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How to tell when your child is ill

Parenting By John Muturi

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  • All children will become ill, mostly because of common minor infections.
  • Majority do not require specific medication or medical advice.

However, parents may worry that a symptom may be a signal that something more serious is going on with their child, so it is important to familiarize yourself with the various signs and symptoms of illness in children. As a general rule, a symptom that becomes gradually worse or that goes on over a long period, perhaps more than day or two, often points to something more serious.

When to seek medical advice

There are several common signs and symptoms that may guide parents in their decision. These are often non-specific and may be related to a number of different disorders. Where there is a clear connection between a specific symptom and a disease, the decision is easy; if not, medical advice may be required. Certainly if you are at all anxious or undecided, consult a doctor.


Most parents will tell when their child looks ill, and there is usually an obvious difference between the child who feels just ‘off’ and one who is seriously ill. Particular signs to look for are dry mouth and sunken eyes, which are a sign of dehydration, pale mottled or blueish colouration of the skin, which may indicate a serious infection; most rashes are usually obvious. Many rashes start behind the ears or on the face, but in some serious infections, the rash may start elsewhere on the body and not be obvious in the early stages.

The child who is unwell will often be uninterested in what is going on around her and may not be comforted by her parents. In particular, an ill child may pass rapidly through a phase of crying frequently to one where even this is too much effort.

It is worthwhile noting unusual smells from a child. Drug ingestion such as alcohol or paraffin will often leave a characteristic smell. An ill child who has not been eating well will also produce substances called ketones which can be smelt on the breath. These smell like nail remover.

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Breathing difficulties

Different respiratory problems may produce a different sign or change in breathing. A particular sound produced during abnormal breathing often indicates the physical site of the problem. A blocked nose or pharynx (back of throat) from mucus produced during a cold will produce a characteristic nasal voice and obviously stuffy nose.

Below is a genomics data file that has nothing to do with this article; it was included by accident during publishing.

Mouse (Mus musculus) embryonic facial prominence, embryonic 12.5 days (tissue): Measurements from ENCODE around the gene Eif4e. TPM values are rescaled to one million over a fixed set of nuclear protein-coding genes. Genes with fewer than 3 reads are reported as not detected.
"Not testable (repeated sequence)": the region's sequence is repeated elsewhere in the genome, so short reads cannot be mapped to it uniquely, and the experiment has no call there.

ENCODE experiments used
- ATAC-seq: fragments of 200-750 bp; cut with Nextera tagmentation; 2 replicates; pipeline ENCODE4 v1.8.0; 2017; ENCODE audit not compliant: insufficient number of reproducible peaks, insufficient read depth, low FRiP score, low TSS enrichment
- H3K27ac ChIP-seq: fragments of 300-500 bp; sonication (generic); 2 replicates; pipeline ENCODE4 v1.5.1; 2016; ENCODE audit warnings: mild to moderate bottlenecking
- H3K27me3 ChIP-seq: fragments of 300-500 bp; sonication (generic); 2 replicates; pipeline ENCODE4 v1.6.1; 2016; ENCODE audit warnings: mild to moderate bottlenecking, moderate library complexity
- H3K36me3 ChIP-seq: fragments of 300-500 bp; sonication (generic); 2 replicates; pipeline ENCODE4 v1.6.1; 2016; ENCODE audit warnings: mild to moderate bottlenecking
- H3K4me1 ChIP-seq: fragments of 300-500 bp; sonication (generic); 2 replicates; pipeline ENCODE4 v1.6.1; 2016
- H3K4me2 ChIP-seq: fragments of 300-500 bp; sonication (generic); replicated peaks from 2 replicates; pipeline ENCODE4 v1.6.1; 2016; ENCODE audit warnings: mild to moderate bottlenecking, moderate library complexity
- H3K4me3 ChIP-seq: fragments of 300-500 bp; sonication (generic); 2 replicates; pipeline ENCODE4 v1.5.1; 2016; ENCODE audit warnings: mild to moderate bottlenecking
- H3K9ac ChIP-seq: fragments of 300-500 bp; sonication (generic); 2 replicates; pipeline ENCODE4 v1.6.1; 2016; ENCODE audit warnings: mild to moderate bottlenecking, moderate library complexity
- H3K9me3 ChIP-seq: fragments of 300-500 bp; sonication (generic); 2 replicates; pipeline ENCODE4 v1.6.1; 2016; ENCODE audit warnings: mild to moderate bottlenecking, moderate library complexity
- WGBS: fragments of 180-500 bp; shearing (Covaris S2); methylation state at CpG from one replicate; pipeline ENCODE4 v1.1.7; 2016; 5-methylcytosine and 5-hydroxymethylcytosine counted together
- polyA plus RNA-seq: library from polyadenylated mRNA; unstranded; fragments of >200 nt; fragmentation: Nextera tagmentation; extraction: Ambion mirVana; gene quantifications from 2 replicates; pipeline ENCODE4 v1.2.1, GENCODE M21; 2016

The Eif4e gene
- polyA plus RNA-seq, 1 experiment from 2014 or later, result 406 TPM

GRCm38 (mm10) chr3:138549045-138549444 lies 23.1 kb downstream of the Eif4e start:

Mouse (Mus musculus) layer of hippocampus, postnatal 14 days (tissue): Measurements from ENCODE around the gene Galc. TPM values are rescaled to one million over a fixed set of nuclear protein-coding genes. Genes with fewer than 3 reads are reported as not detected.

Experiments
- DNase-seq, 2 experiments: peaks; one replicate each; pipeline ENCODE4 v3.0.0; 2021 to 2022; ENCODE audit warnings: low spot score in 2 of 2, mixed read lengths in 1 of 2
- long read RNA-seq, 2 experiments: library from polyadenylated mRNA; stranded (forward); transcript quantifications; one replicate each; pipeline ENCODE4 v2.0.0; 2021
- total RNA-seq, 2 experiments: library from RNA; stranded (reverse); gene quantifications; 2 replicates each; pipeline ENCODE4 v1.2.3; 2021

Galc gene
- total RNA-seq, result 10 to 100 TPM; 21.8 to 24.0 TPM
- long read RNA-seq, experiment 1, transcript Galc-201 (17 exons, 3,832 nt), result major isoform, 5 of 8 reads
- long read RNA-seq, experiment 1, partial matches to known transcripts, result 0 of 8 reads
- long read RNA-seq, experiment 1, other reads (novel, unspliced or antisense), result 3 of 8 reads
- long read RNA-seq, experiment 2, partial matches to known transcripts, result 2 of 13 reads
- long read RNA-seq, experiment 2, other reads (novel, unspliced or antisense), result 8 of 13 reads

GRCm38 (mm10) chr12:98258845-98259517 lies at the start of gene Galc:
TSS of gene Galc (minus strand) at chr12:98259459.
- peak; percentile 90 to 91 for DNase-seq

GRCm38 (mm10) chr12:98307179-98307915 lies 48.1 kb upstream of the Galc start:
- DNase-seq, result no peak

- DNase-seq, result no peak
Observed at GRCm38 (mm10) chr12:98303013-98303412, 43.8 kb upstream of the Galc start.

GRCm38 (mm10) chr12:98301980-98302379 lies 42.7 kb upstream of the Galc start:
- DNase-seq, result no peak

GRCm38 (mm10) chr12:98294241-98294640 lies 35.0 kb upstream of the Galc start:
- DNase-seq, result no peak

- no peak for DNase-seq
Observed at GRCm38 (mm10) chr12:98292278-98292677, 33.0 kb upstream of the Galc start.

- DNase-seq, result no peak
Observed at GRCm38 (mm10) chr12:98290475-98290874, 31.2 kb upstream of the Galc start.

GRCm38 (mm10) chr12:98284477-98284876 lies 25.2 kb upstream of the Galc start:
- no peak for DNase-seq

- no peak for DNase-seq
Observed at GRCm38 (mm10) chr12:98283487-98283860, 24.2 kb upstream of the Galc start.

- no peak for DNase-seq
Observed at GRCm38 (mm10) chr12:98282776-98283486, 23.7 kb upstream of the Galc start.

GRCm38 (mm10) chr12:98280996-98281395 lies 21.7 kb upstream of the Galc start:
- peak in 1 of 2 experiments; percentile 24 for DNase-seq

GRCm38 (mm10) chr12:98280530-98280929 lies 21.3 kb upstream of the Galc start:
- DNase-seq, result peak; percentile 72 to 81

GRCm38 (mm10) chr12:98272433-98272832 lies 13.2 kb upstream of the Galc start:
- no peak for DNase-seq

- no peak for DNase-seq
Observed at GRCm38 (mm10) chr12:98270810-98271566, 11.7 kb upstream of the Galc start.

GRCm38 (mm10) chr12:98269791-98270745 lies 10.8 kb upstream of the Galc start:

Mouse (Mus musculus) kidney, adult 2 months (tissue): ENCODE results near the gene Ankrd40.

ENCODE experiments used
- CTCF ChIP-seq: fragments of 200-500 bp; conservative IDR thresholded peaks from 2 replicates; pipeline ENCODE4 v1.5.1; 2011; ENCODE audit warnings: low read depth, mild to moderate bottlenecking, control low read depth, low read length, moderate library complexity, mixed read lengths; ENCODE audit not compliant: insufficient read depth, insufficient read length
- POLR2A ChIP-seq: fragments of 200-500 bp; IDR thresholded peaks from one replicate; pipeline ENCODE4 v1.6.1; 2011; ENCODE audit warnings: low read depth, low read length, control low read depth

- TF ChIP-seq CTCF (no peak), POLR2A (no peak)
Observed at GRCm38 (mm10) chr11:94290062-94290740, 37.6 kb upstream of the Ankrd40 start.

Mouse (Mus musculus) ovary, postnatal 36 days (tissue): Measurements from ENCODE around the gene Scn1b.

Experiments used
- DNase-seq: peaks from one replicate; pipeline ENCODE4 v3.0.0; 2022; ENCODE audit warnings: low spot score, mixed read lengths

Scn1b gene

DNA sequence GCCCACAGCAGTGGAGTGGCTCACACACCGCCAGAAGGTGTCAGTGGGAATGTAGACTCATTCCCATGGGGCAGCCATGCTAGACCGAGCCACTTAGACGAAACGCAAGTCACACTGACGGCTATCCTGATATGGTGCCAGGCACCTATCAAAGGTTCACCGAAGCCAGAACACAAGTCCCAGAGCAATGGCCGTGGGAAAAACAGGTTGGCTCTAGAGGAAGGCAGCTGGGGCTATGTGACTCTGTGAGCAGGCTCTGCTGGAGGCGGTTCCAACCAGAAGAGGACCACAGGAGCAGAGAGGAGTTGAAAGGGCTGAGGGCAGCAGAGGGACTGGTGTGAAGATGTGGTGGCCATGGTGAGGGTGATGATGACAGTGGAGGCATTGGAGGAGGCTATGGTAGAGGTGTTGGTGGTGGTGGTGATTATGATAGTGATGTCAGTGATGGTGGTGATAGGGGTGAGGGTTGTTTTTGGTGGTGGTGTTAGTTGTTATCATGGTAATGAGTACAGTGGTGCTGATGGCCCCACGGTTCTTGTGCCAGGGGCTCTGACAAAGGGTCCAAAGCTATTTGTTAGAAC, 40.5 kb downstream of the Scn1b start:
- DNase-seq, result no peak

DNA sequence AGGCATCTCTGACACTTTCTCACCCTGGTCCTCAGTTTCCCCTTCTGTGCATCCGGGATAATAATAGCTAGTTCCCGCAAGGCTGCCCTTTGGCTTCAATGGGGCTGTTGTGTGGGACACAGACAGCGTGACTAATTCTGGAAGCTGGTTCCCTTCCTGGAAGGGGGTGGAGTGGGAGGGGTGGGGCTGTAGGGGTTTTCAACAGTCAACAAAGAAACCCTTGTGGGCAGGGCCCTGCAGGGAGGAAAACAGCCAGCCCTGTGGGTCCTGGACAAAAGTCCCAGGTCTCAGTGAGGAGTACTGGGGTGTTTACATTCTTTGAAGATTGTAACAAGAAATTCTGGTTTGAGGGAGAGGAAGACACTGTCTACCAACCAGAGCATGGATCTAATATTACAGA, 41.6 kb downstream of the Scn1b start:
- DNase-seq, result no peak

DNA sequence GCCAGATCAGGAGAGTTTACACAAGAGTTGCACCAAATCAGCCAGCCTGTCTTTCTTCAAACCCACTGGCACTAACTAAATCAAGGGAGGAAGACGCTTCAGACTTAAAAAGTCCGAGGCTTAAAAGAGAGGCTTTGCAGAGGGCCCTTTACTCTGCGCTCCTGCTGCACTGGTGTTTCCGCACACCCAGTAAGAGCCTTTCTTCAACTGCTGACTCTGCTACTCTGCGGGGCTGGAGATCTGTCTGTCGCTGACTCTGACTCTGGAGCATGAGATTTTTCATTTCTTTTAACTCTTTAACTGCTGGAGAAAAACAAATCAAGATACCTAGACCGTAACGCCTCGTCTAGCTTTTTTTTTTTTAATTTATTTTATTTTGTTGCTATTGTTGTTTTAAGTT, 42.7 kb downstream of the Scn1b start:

In particular, a child may not be able to feed normally as she relies particularly on nose breathing during the feeding process. Babies or young children may also find it difficult to sleep if their noses are blocked.

An inflammation of swelling of the throat around the vocal chords will produce a characteristic croupy cough which is harsh, dry and rather brassy. Breathing will be obviously noisy, often sounding worse when the child breathes in.

Inflammation or blockage of the airways in the lungs themselves, will produce a characteristic wheeze such as that produced during an asthma attack.


Most children cry because of discomfort or simple needs such as affection. However, prolonged crying may indicate pain or distress. If the child starts crying unusually, once the basic needs have been attended to, a possible illness should be looked for. It is important to note that ill babies or children may be too ill to cry at all and may lie apathetically despite being in pain or discomfort.

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Loss of appetite

Parents know the eating habits of their children and are frequently aware that a change in the feeding pattern is the first sign that all is not well. In association with the change of appetite, diarrhoea or vomiting may occur and it is important to remember that these symptoms do not necessarily indicate a disturbance of the stomach or bowel. They frequently occur with other infections such as tonsilltis, ear infection or other general illness.

You should consult a doctor if your child fails to gain weight over a long time, or in fact loses weight quickly unless there is a clear reason for the weight loss.


Pain may be very difficult to assess, especially in a young child. Although crying can be a symptom of pain, it may be a more general indicator of a feeling of being unwell. Young children have difficulty localising pain and frequently a sore throat or painful ear may produce apparent pain the abdomen or neck.

Older children may readily localize pain in the appropriate part of the body, as well as being able to give more sophisticated information such as time of onset, frequency and possible factors which produce the pain or relieve it.

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